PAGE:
When Fate, Destiny Become Intertwined


At Sinai, the Jewish nation entered into its second covenant with God, a pact based not on the family-nation of the descendants of Abraham [per Gen. 15], but rather on the common religious commitment of adherence to the word of God revealed at Sinai. Rabbi Joseph B. Soloveitchik taught that the Torah contains two covenantal experiences: the former, our national covenant of fate; the latter, our religious covenant of destiny [“Kol Dodi Dofek”].

There are special circumstances when fate and destiny become intertwined. One such moment was in September 1970 in Riga, Latvia, where I was on a special underground mission for the Lubavitcher Rebbe. I was awakened at 2:30 a.m. with a daunting and marvelous request. Two brothers, one just 8 days old and the other one week prior to his bar mitzvah, were about to be circumcised. Since the Soviet regime severely punished those who participated in such religious rituals, the two “operations” were to take place in the dead of night at the Rombula cemetery outside Riga.

Words cannot describe the feelings of eeriness, queasiness, admiration and privilege that all converged within me while intoning the circumcision blessings that dark, freezing night in the cemetery. But the most poignant moment of all was yet to come.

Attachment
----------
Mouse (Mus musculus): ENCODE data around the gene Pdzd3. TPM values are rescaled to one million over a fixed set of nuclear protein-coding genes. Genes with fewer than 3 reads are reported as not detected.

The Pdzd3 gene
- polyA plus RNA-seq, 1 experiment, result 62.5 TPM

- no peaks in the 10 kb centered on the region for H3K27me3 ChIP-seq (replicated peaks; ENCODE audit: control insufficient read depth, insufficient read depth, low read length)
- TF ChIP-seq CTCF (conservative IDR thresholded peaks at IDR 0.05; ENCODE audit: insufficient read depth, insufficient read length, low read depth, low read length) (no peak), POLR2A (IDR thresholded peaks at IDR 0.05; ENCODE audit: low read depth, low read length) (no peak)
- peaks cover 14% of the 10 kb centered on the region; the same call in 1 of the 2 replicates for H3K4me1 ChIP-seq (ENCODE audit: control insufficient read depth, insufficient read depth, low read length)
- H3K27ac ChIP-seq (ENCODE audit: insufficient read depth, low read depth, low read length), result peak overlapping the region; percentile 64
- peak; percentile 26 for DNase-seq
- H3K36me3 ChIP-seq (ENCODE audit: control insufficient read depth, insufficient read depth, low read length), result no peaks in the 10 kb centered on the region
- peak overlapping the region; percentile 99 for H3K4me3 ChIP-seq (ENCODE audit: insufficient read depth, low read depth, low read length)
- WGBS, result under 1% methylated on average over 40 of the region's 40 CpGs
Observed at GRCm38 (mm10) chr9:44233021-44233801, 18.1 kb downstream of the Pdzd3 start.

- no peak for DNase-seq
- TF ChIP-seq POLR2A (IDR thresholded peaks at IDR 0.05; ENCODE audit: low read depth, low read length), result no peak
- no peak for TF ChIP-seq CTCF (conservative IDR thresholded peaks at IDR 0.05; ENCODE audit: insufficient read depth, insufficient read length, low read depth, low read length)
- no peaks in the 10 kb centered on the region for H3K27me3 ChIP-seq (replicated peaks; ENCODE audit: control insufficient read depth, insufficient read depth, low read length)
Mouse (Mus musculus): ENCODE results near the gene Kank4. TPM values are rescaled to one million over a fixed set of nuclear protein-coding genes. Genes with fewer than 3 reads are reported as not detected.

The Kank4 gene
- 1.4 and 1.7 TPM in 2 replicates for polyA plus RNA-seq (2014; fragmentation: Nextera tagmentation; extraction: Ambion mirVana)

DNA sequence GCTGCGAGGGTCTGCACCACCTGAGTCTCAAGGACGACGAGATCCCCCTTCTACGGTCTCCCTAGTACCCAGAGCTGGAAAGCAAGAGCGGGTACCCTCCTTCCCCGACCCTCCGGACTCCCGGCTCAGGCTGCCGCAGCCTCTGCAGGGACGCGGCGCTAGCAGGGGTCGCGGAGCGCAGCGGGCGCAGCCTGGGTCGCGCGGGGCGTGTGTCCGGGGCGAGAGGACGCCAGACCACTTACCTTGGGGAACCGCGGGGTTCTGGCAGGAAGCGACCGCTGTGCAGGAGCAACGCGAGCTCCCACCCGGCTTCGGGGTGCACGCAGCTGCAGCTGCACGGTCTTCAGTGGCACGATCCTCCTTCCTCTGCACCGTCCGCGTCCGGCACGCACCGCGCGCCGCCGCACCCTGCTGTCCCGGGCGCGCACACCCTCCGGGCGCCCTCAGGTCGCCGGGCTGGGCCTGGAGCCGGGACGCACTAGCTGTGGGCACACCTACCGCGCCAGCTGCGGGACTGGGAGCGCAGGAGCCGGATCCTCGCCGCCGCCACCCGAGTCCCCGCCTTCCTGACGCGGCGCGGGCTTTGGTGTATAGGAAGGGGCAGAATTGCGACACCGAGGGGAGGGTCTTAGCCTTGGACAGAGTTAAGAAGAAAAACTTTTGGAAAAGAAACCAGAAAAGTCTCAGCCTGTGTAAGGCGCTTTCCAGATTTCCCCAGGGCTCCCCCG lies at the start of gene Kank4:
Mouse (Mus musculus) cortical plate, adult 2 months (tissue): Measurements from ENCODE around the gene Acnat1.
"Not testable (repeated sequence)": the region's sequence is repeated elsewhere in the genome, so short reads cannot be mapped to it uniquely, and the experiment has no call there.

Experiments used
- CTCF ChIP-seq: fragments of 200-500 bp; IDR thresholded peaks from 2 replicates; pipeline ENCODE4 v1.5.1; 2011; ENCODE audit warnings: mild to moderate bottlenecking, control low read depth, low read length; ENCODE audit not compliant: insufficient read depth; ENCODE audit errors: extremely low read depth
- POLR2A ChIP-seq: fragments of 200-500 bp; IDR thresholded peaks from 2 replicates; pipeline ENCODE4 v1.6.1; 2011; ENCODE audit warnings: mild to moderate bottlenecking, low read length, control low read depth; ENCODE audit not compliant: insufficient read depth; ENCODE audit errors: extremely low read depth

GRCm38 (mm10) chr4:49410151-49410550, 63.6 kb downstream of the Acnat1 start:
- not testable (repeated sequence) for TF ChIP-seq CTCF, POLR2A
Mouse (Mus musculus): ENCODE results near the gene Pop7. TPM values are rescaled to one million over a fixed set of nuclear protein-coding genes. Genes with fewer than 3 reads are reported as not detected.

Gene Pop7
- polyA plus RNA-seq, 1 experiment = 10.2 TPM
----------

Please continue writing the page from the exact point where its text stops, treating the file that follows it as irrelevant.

After both circumcisions, I uttered the traditional phrase: “Just like [ke-shem] this child has entered the covenant, so may he enter Torah, the nuptial canopy and a life of good deeds.” Suddenly, from the depths of silence that one can only sense in a cemetery, the father of the boys emitted a strangled cry in Yiddish: “Nein ‘ke-shem’!” (“Not ‘just like’!”) “I do not want their brises, bar mitzvahs and weddings to be just like this, in hiding, in a cemetery. I want them to be in the open, with pride, in our Jewish homeland, in Israel!”

Indeed, the two children I circumcised nearly five decades ago celebrated their weddings in Israel. Both of them, but particularly the young man just before bar mitzvah, were expressing not only their Jewish fate, but their Jewish destiny. To a certain extent, this is true of every parent who has their child circumcised. And I believe this is also true with regard to living in the Land of Israel.

The destiny of the nation of Israel can only be fully realized in the Land of Israel dedicated to the Torah of Israel. The Land of Israel is an integral part of the destiny we accepted at Sinai. We may have returned to Israel as a result of our determination and prayers, but we shall actualize our destiny in Israel only as a result of our efforts and actions.

Rabbi Shlomo Riskin is chief rabbi of Efrat.

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